1. Why Lynchpin_

Why Lynchpin?

The intricate and painstaking task of sampling and data collection, observation and interpretation involved in science research,  reveal extraordinary information about the interconnections and balance of the natural environment on which we depend.

The role of the oceans is central to this balance, yet little understood in the community as a whole; the important ‘symptoms and signs’ of change not universally received.

Lynchpin supports Marine Science research.

Lynchpin Scholarships offer a meeting place between disciplines – ocean science and the arts.

Lynchpin is an invitation to dialogue; a space where scientists articulate their science to communicators working in a different genre – an experiment of a different kind.

The Lynchpin site will highlight aspects of ocean science through the research of our scholarship holders and the response of arts collaborators.

The program is endorsed by the University of Tasmania’s Institute for Marine and Antarctic Studies
(IMAS) – translating nature into knowledge.

Hear Professor Mike Coffin, Executive Director of IMAS, explain more about the Institute at Learn More.

 

 

 

 

 

The Science

The Significance of the Southern Oceans

Tasmanian sits on the edge of an area of significance to global ecosystems:

The Southern Ocean is a key area of exchange of carbon dioxide with the atmosphere – the so-called ‘biological pump’.(2)

About half of all carbon dioxide released by human activities is now found in the world’s oceans and about a third of this has been taken up in the Southern Ocean. As carbon dioxide continues to dissolve in the ocean it increases ocean acidity, making it harder for some marine organisms to form shells and the organisms may be unable to function properly… (3)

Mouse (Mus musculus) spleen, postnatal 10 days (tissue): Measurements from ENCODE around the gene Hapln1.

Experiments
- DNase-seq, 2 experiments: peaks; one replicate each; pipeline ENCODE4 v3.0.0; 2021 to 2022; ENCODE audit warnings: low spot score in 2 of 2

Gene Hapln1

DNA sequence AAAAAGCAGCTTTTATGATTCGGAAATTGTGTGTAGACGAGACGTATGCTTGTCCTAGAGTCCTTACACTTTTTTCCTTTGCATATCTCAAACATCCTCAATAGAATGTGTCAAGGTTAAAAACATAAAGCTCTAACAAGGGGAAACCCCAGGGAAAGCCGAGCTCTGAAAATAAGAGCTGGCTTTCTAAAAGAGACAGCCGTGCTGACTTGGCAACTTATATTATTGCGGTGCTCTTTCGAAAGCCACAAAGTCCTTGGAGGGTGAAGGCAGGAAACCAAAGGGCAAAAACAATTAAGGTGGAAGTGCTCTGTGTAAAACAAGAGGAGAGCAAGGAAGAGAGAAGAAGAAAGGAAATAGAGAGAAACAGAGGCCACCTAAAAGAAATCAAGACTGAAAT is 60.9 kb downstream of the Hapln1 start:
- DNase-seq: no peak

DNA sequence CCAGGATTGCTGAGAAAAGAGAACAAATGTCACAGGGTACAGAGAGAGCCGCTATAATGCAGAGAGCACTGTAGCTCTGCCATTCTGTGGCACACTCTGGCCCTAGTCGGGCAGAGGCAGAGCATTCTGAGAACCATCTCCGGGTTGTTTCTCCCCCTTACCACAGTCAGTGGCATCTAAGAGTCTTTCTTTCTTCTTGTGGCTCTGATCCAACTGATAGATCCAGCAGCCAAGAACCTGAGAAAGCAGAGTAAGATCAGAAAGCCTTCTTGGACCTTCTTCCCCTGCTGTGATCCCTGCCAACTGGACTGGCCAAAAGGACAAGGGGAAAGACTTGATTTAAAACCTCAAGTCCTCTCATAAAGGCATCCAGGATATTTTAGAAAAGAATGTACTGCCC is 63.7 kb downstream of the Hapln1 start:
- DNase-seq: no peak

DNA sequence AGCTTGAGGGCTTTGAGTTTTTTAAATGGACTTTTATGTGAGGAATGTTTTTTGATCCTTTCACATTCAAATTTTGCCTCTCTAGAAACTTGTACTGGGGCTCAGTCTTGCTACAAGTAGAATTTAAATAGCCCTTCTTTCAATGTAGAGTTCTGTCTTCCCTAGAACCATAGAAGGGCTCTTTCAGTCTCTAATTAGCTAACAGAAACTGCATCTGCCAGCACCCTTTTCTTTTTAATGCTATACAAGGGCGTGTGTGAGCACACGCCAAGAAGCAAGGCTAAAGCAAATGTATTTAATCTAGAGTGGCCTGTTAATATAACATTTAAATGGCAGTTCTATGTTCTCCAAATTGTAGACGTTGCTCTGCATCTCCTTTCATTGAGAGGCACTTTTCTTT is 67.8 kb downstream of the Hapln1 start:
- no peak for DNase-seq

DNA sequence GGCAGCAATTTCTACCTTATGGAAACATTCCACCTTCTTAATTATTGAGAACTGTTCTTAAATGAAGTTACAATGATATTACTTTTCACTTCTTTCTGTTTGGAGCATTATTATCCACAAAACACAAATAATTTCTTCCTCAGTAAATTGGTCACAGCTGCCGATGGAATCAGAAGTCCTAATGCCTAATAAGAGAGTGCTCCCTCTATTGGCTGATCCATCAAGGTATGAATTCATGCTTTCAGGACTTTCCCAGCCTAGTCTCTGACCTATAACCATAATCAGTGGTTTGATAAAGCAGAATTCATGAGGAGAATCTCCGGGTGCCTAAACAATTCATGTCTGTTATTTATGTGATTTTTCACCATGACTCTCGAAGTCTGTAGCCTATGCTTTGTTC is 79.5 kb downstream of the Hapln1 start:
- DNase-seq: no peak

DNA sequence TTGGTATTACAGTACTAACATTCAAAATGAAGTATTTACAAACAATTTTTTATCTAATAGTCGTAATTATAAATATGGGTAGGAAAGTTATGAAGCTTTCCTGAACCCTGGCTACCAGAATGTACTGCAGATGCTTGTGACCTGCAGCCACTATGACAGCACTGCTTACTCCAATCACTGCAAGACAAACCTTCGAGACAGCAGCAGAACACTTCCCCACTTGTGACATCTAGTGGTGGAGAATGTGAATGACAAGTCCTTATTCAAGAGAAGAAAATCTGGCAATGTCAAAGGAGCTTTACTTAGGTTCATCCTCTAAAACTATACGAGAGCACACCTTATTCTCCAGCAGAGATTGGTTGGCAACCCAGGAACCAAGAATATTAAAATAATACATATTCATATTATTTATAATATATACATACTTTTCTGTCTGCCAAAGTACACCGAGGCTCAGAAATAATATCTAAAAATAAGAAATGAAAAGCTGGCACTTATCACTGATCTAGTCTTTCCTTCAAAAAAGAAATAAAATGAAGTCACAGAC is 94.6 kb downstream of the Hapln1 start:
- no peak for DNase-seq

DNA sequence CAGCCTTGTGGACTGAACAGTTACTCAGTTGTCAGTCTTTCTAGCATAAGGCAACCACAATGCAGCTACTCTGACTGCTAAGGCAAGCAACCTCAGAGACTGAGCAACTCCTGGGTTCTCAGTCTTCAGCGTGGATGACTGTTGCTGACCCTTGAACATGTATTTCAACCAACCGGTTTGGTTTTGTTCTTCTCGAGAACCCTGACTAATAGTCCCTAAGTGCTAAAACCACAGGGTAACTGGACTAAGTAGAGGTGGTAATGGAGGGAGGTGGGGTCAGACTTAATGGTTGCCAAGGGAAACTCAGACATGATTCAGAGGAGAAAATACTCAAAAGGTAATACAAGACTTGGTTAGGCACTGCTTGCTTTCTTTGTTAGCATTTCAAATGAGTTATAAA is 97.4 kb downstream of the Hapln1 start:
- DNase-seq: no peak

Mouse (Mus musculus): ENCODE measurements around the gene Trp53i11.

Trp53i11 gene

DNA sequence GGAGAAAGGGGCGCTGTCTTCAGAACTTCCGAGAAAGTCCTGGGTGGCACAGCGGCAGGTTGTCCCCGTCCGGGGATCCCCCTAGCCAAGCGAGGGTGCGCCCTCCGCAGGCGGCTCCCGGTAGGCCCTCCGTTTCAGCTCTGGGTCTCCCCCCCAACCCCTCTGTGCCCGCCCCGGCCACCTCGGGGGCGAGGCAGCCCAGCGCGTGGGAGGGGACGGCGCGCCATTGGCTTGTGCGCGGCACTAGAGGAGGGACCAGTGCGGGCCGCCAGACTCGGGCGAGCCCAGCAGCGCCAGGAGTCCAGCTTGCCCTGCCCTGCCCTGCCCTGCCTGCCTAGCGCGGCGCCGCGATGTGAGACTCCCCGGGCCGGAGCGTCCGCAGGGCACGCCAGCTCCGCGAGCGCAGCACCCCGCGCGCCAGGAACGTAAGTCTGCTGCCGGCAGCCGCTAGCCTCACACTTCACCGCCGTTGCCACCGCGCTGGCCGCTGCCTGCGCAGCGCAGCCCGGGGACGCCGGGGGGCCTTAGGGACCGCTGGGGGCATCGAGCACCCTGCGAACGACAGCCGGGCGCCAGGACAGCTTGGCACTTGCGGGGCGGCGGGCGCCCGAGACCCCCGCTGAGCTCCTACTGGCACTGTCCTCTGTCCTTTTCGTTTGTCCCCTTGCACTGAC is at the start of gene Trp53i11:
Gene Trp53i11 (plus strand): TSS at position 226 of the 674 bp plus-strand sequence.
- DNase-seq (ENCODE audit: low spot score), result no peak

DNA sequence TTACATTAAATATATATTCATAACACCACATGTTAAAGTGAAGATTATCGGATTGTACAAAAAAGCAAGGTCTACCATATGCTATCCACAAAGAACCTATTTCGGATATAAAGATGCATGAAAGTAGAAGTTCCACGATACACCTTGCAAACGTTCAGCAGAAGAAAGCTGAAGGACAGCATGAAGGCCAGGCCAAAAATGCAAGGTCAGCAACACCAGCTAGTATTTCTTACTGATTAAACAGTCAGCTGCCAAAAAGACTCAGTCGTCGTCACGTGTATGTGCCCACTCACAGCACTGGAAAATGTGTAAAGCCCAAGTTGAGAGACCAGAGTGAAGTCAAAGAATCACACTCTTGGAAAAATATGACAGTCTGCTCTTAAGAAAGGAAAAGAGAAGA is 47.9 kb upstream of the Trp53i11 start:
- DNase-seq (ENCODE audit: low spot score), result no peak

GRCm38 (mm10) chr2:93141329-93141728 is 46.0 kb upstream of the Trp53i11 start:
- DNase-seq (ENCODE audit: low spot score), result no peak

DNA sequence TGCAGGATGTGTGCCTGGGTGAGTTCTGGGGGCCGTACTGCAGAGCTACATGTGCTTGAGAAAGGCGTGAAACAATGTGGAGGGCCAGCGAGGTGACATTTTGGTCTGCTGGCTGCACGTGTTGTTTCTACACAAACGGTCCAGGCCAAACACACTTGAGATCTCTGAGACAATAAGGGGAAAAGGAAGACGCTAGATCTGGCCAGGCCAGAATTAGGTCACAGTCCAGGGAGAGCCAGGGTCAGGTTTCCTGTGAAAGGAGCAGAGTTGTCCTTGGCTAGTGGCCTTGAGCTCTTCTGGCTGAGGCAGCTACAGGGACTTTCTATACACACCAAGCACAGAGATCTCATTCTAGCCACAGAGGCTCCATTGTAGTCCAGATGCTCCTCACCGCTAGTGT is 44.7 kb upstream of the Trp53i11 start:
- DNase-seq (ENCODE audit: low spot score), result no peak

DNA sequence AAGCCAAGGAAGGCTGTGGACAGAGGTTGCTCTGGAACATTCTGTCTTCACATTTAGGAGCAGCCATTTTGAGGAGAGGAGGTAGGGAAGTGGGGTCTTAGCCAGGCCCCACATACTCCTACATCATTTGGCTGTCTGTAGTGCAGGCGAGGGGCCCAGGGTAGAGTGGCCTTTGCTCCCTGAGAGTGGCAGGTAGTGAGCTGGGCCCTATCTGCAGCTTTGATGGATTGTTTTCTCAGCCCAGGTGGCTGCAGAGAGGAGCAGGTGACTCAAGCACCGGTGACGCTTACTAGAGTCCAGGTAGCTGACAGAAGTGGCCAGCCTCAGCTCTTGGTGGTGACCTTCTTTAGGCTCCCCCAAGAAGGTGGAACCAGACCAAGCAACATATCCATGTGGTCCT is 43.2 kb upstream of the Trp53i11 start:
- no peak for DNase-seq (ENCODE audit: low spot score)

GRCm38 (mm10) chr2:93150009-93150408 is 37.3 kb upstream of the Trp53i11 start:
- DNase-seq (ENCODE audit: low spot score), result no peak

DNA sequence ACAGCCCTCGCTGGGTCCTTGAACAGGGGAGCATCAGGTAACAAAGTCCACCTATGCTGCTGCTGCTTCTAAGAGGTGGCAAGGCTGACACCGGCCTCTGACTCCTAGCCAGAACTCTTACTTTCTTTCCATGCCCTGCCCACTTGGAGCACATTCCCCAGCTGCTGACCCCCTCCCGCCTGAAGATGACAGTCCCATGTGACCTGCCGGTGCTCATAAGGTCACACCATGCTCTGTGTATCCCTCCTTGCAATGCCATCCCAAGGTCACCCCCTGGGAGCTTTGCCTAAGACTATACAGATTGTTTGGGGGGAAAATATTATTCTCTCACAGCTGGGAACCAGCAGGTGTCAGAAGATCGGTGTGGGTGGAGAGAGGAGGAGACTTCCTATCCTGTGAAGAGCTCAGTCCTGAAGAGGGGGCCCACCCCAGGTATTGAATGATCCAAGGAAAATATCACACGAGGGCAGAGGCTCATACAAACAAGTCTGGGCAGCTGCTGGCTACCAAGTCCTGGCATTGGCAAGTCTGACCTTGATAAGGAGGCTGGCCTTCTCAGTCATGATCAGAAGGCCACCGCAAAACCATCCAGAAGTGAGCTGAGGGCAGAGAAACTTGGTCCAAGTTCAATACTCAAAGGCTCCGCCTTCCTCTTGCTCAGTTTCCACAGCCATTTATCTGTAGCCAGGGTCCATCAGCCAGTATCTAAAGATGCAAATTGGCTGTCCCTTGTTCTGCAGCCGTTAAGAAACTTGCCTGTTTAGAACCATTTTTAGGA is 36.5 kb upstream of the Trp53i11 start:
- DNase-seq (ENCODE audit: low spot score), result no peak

Visit the Antarctic Climate and Ecosystems Cooperative Research Centre site to find the latest updates on Southern Ocean Circulation, the Southern Ocean Carbon Sink and much more.

 

The Acid Test: Ocean acidification – connecting science, industry, policy and the public


Dr Donna Roberts (ACE CRC) discusses the impact of ocean acidification

Of concern is a recent finding of a drop of 35% in skeletal weight in a researched pteropod species of the Southern Ocean.

These ecological changes in turn reduce the capacity of the ocean to absorb carbon dioxide. The Southern Ocean contains more carbon dioxide than other oceans because cooler water absorbs more carbon dioxide than warmer water. Thus the impacts of ocean acidification will appear first in the Southern Ocean. (3)

The Southern Ocean is a biogeochemical ‘harbinger’ for the impacts of acidification that will spread throughout the global ocean.(4)

The world’s oceans have a remarkable capacity to absorb heat and carbon dioxide. More than 90% of the extra heat energy stored by the planet in the last 50 years, and about 30% of the carbon dioxide released by human activities over the same period has been absorbed in the ocean. By absorbing heat and carbon dioxide, the oceans have slowed the rate of climate change.

The Southern Ocean, which connects the Atlantic, Indian and Pacific Oceans, is defined variously in different studies. Here we consider it as that region south of 30°S (Bindoff et al., 2007). This latitudinal band stores more heat and carbon dioxide than any other latitude band on Earth. The dominant influence of the Southern Ocean on global climate and the carbon cycle is the result of the unique ocean currents in this region, which efficiently transfer heat and carbon from the surface to the deep ocean.